Dr. Long received her PhD in Communication Studies from Indiana University of Pennsylvania, where her research explored associations between perceived credibility, health belief, and willingness to comply with nonpharmaceutical intervention recommendations. Her findings yielded the development of the Perceived Credibility and Severity (PERCS) Model of Compliance, which she continues to employ in health communication and social determinants of health (SDOH) research.
Dr. Karen Marie McNamara is a Program Director in the Division of Extramural Science Programs (DESP) at NINR. Before joining NINR, Dr. McNamara was an American Association for the Advancement of Science (AAAS) Science & Technology Policy Fellow in the Office of Health Services Research & Development at the Veterans Health Administration. Her work included supporting projects on Provider Burnout, Pandemic Disrupted Care, and Veteran Engagement in research.
Dr. McNamara received her PhD in anthropology with a specialization in medical anthropology from Syracuse University. She also completed a postdoctoral fellowship at the National University of Singapore and conducted research at a hospital in South India as a Fulbright-Nehru Senior Scholar. Her research in South and Southeast Asia, explored the social and structural determinants of health in relation to the practice of traditional medicine, the regional medical tourism industry, and equitable access to care. Her work has focused on understanding the lived experiences of patients and their caregivers as they navigate multiple health systems and policies, languages, health beliefs, and geographies of care.
Dr. Perruccio comes to NINR from NIDCR, where she served as a Scientific Review Officer. Prior to that, Liz worked as a Program Director at the NCI in the Center to Reduce Health Disparities, where she was responsible for the oversight of national research programs that: (1) advanced biological, epidemiological, clinical, and behavioral research to improve cancer control/prevention efforts and promoted health equity; (2) coordinated research, training, and outreach efforts for cancer disparities research, and (3) increased the inclusion/diversity of underrepresented populations and investigators in biomedical research via the CPACHE Program.
Liz began her career as a Regulatory Scientist at the FDA before joining NCI in 2010. She holds a PhD in Cell Biology from New York Medical College and completed NIH post-doctoral fellowships at the NCI and NEI. She is passionate about advancing health equity and in 2018 was awarded the NCI Director's Award for NCI Champions-Leading Diversity for her efforts.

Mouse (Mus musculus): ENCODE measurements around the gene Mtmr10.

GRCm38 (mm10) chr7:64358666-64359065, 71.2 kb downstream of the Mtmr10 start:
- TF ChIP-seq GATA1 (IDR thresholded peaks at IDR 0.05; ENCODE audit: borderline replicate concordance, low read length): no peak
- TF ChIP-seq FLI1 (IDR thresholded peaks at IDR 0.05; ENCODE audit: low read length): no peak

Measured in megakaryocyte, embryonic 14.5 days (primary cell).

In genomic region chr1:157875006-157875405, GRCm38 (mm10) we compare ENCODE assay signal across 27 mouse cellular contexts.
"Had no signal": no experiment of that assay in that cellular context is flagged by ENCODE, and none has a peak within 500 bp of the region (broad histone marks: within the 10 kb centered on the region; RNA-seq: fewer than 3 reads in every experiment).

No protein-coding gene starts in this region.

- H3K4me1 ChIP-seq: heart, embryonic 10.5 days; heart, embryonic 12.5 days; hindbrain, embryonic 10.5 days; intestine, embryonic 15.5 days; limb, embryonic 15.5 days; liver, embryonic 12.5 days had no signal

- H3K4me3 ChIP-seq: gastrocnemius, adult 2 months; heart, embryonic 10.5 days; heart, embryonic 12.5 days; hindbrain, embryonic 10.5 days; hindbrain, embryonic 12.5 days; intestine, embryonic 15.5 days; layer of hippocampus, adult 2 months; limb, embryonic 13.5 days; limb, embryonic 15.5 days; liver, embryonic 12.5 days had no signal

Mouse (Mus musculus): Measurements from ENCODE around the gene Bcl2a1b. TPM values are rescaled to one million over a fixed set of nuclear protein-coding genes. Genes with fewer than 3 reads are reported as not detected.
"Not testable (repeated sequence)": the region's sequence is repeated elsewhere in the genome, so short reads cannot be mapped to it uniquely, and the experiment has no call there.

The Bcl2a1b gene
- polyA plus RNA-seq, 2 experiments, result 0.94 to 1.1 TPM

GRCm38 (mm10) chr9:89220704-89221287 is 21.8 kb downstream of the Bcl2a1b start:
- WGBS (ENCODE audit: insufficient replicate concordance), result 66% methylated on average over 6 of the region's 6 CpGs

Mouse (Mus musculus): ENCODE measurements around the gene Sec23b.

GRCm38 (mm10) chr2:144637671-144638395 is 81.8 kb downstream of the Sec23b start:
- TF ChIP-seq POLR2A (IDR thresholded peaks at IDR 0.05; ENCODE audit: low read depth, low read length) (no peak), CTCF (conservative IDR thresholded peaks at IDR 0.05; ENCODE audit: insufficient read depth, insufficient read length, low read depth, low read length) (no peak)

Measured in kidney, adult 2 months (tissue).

At NINR, Liz will oversee a health disparities research program and work on the NINR training program.
Dr. Julia Seay is a Program Director at NINR. Dr. Seay’s prior research focused on addressing health disparities within underserved communities, as well as on improving psychological and behavioral health outcomes among active-duty service members. Before joining NINR, Dr. Seay was a Research Assistant Professor at the University of Miami and a Research Psychologist at the Naval Health Research Center. Dr. Seay received her PhD in Psychology from the University of Miami.
Dr. Yoon is a Program Director overseeing a portfolio focused on women's health and data science. Dr. Yoon completed post-doctoral training at the National Institute of Neurological Disease and Stroke, served as a coordinator in the National Stroke Registry at CDC, and was an epidemiologist in the National Health and Nutrition Examination Survey at the National Center for Health Statistics. Most recently she was a Scientific Review Officer at NIH's Center for Scientific Review, where she was responsible for the Nursing and Related Clinical Science study section. Dr. Yoon holds a BSN and a PhD (clinical epidemiology).
Dr. Akubu-Odero joins the NINR as a Presidential Management Fellow (PMF). At NINR she is focusing on the impacts of social determinates of health and health equity in pain management and rural health in the US.
Dr. Akubu-Odero holds a DrPH from the Jiann-Ping Hsu College of Public Health at the Georgia Southern University. Her doctoral dissertation was a large-scale ecological study evaluating the association between state public health funding and population health outcomes and the role of state public health funding in reducing state-level health disparities while focusing on social determinants of health through a socio-ecological lens.
Prior to joining NINR, Dr. Akubu-Odero completed her preceptorship at the CDC’s National Comprehensive Cancer Control Program (NCCCP) as a health analyst on opioid misuse and liver cancer incidence rates in the United States. Dr. Akubu-Odero’s prior research was on Ethical Approaches to Mandating Influenza Vaccinations for Local Health Department Workforce in Georgia. She also worked as a researcher on a strategic plan at a non-profit (From surviving to thriving), a Breast Cancer Program for minority women who are breast cancer survivors of age 50+.
Additionally, Dr. Akubu-Odero conducted research with the University of Washington and Kenyatta National Hospital on the outcomes of pre-exposure prophylaxis to prevent HIV acquisition in discordant couples in Kenya, and a research and training program on ending Multidrug-resistant Tuberculosis in Kenya.
In addition to her DrPH, Dr. Akubu-Odero earned an MS in Animal Science and an MPH from Fort Valley State University, an MBA from Kennesaw State University, and a BS in Medical Microbiology from Jomo Kenyatta University of Agriculture and Technology.
Dr. Denic-Roberts joined NINR in 2022 as a targeted Presidential Management Fellow (PMF). At NINR, she hopes to use her fellowship to bridge nursing research with environmental health. Prior to joining NINR, Dr. Denic-Roberts worked as a research associate at the Uniformed Services University of the Health Sciences (USUHS). There, she worked on various environmental and occupational epidemiology studies focusing on persistent organic pollutant exposures and cancer.
Dr. Denic-Roberts holds a PhD in epidemiology from the School of Public Health at the University of Pittsburgh. Her doctoral research focused on crude oil and oil dispersant exposures and longer-term neurological, endocrine, and metabolic health outcomes among the U.S. Coast Guard responders to the 2010 Deepwater Horizon oil spill.
In 2014, Dr. Denic-Roberts completed an MSc in epidemiology at the University of Pittsburgh, where her research focused on complications among individuals with childhood-onset type 1 diabetes. Dr. Denic-Roberts also holds a BSN from Indiana University of Pennsylvania and has clinical experience as a nurse.